The second restaurant on my journey was the highly acclaimed Tinars, the home of brother and sister partners, Marc and Elena Gascons. Being a third generation of the Gascons-Lloveres- Palagós Vergés, Elena tends the restaurant and Marc is executive chef.
My initial impression of the restaurant was rather mixed – Tinars is a road side restaurant, not what you would typically come to expect from fine dining. It has an entrance room with couches and several dining rooms adorned in the local style with at least 50 tables or more, as well as a large outside terrace for the smokers.
The tableware was exquisite and it was evident that thought had gone into creating a memorable experience by attempting to balance an ‘elegantly casual’, yet somewhat arty, fine dining experience. The absence of background music was a bit empty and the lighting was a little on the bright side leaving me feeling as if I was under the spotlight…all-in-all the overall ambiance was neither overly romantic nor intimate.
The cuisine was based on traditional Catalan cooking and the finest seasonal local produce… a testament to their menu, which they entitle “Faithful to the Catalan culinary tradition, produce from our region for every season”. They take advantage of new cooking trends to bring traditional dishes continually up to date. Being true to their passion, Chef Marc changes the menu roughly 14 times a year, adapting to seasonal availability of fresh, local produce. The all-encompassing and traditional a la carte menu is enhanced by a worthy collection of more modern dishes.
To kick-start the evening, we received a Copa Cava Invitacio on the house. Crisp and truly delicious! We were personally served by Elena and managed to get some good insights into the journey of the family since the first bakery that was opened in 1918 by her grandmother.
The sommelier failed to introduce himself, so unfortunately I cannot give him credit for his exceptional choices in wine during the evening. The first of which was the three-star rated Brunus Rosé 2011, from the winery of Portal del Montsant, located in the old Marça’s former cooperative, a building dedicated to the collaboration of wines from the beginning of the last century. The Brunus wines contain an abundance of subtlety and vitality. These are different, almost distinctive wines. This particular rosé is a remarkable mouthful of fresh and juicy red fruit, with a good finish, along with an understated floral aftertaste. Easy to drink, especially in great company on a hot summers night.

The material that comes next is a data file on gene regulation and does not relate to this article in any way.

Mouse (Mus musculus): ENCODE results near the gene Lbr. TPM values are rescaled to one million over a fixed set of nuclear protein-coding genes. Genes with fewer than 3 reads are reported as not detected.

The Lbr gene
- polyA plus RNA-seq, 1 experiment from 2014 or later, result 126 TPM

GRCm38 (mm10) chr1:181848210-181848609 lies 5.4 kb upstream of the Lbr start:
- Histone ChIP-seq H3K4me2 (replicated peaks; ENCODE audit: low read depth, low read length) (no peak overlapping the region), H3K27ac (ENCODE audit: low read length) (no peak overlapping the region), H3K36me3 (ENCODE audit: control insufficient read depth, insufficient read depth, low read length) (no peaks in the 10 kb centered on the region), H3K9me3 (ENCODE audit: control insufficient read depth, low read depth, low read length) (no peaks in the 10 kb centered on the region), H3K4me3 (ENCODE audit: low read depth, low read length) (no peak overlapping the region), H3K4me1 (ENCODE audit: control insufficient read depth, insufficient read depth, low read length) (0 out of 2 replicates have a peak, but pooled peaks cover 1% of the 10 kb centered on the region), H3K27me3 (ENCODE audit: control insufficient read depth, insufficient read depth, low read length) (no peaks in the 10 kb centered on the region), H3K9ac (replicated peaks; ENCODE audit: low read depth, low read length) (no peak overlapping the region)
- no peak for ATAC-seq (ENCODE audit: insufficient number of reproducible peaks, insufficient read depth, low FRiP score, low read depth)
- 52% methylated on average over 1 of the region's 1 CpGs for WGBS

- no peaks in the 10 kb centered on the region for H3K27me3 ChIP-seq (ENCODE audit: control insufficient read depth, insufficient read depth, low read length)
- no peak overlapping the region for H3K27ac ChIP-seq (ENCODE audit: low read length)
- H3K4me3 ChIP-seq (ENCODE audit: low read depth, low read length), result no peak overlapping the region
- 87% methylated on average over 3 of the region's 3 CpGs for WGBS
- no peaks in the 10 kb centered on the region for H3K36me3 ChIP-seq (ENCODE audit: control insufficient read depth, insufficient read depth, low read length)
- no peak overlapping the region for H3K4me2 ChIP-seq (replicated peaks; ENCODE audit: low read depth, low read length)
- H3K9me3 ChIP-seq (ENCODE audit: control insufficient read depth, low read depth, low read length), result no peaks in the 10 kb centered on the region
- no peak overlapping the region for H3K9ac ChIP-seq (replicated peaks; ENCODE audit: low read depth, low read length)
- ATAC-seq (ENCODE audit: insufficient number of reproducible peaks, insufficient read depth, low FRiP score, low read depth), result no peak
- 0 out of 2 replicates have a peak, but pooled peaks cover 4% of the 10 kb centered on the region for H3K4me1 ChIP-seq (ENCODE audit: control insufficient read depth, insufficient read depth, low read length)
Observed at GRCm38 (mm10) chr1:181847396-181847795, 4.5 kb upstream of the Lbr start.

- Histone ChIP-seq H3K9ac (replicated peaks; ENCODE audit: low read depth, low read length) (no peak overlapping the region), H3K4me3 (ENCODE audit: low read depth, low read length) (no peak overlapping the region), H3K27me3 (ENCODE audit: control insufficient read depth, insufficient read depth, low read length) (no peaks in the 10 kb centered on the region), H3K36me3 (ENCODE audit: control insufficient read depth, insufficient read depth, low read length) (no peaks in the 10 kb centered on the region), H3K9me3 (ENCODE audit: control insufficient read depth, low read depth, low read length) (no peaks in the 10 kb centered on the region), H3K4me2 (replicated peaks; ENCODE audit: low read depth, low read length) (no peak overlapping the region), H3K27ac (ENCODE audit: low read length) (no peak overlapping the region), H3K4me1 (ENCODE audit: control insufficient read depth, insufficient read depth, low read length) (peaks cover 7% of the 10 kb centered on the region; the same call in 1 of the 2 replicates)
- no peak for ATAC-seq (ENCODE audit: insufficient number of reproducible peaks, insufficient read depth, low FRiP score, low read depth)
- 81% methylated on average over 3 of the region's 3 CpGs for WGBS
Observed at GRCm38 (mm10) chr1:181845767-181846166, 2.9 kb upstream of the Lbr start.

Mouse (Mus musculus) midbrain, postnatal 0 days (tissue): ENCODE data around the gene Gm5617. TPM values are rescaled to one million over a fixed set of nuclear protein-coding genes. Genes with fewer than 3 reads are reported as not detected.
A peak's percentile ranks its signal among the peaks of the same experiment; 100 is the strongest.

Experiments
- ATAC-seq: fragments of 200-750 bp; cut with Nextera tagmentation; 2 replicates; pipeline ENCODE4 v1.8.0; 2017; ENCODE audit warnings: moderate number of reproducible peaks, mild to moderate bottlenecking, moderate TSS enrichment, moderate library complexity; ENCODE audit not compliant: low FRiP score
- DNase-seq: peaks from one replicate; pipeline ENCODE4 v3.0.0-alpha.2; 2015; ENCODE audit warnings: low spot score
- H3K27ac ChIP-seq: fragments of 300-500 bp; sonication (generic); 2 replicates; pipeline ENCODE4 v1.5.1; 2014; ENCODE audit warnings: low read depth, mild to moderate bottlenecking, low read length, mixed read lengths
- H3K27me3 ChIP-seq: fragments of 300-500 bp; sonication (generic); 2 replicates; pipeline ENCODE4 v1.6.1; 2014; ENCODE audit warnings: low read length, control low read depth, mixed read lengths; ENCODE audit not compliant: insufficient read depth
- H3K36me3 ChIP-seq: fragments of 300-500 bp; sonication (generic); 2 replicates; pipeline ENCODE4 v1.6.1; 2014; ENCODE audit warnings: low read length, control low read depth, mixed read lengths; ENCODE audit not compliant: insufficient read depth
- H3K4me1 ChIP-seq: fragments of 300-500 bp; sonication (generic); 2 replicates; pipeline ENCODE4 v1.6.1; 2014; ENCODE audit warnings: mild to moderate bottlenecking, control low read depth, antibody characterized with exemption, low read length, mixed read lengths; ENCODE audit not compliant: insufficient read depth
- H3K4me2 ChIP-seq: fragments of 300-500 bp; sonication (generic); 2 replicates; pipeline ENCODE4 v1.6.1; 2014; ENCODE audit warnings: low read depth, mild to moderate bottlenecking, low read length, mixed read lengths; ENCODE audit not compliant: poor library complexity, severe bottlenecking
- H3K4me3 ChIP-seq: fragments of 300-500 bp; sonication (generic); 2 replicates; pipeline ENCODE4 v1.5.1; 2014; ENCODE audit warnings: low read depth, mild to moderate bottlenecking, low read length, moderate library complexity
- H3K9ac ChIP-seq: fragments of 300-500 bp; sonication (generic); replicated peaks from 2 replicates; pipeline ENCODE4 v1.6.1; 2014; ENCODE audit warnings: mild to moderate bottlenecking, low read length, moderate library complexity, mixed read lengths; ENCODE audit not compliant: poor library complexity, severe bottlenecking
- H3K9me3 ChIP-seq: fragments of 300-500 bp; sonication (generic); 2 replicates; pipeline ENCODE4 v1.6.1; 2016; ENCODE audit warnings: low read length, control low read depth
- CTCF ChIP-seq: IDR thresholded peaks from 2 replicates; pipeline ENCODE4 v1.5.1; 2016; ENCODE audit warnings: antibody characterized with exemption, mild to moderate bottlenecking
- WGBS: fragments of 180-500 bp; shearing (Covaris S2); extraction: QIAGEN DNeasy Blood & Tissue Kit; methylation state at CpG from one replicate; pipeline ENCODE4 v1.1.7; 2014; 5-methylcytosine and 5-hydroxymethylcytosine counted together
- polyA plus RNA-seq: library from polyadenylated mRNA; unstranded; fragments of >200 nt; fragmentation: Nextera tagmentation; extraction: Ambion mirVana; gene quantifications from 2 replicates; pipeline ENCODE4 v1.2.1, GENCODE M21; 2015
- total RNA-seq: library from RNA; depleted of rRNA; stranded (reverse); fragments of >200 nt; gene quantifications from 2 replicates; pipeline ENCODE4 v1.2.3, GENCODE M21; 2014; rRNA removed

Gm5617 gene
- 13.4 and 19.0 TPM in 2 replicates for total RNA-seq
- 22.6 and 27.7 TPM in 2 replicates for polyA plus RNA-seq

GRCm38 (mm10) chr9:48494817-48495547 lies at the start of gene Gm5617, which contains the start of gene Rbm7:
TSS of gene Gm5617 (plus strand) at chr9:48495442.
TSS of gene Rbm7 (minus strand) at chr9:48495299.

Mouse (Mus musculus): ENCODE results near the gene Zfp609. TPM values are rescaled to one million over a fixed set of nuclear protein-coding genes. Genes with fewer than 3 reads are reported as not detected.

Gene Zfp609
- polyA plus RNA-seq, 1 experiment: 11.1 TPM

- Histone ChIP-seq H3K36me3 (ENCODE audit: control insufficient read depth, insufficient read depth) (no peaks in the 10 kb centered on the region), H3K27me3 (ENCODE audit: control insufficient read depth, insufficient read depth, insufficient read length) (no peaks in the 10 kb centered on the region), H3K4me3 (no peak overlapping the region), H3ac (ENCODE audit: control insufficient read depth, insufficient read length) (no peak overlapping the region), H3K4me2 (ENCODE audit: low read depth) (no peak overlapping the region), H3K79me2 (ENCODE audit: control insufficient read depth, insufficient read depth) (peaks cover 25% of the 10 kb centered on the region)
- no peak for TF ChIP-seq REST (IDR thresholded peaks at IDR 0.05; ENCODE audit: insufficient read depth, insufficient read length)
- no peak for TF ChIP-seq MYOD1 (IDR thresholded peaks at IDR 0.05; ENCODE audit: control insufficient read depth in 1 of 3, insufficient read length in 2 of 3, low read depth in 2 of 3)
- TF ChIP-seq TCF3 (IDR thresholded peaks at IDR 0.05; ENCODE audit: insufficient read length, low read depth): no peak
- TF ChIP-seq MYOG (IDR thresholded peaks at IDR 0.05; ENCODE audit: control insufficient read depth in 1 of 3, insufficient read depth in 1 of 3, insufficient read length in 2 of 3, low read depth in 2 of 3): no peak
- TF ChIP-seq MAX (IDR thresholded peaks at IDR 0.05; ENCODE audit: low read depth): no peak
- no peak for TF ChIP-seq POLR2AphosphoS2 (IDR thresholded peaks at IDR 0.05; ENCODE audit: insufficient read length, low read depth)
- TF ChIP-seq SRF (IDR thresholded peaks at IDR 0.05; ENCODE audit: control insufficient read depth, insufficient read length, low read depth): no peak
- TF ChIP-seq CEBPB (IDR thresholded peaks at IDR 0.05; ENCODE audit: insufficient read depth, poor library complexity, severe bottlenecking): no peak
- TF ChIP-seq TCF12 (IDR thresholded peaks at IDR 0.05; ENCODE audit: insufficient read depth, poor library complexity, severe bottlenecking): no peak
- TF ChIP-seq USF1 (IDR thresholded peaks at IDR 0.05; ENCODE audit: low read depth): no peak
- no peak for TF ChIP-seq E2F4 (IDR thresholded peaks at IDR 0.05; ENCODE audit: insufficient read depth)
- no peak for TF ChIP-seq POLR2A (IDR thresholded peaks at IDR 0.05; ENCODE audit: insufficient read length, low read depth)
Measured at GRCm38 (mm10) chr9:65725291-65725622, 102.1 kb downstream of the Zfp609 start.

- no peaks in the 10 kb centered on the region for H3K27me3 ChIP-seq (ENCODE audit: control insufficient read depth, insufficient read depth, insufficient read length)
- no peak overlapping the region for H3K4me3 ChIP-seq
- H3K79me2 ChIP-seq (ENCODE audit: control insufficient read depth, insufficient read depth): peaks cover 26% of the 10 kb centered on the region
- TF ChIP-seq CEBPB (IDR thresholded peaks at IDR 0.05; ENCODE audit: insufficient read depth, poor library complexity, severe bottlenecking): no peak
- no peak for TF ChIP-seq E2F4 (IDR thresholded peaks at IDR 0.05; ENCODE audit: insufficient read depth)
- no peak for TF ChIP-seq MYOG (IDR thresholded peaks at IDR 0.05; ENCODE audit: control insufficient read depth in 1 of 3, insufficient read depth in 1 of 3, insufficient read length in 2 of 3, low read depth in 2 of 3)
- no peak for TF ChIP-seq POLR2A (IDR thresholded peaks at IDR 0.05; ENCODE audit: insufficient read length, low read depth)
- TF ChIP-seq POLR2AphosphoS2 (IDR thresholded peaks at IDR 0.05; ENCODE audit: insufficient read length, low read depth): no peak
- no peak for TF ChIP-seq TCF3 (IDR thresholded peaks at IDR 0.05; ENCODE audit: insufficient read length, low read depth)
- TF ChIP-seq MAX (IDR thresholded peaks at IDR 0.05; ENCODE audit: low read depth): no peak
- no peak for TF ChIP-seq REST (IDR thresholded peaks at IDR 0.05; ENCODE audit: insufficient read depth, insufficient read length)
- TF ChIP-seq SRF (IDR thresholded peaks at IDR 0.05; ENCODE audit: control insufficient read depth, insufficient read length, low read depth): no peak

The wine list is unquestionably one of the best I have seen during my travels through Spain. A 41-page wine bible featuring Spanish, French, New Zealand, Portugal and South African wines, to name a few.
Our amuse bouche was a refreshing garlic gazpacho with salami, tomato bread and olive tapenade. Gazpacho is a widely savoured in Spanish cuisine, as well as in neighbouring Portugal, where it is known as gaspacho.
The first entrée of the evening was a tuna tartare with guacamole, wasabi, soy, rice, ginger and shoots. This is by far the best tuna I have ever tasted! The slight wasabi taste was just enough to thrill your palate. It was exquisitely plated although it could do without the three rice balls on top.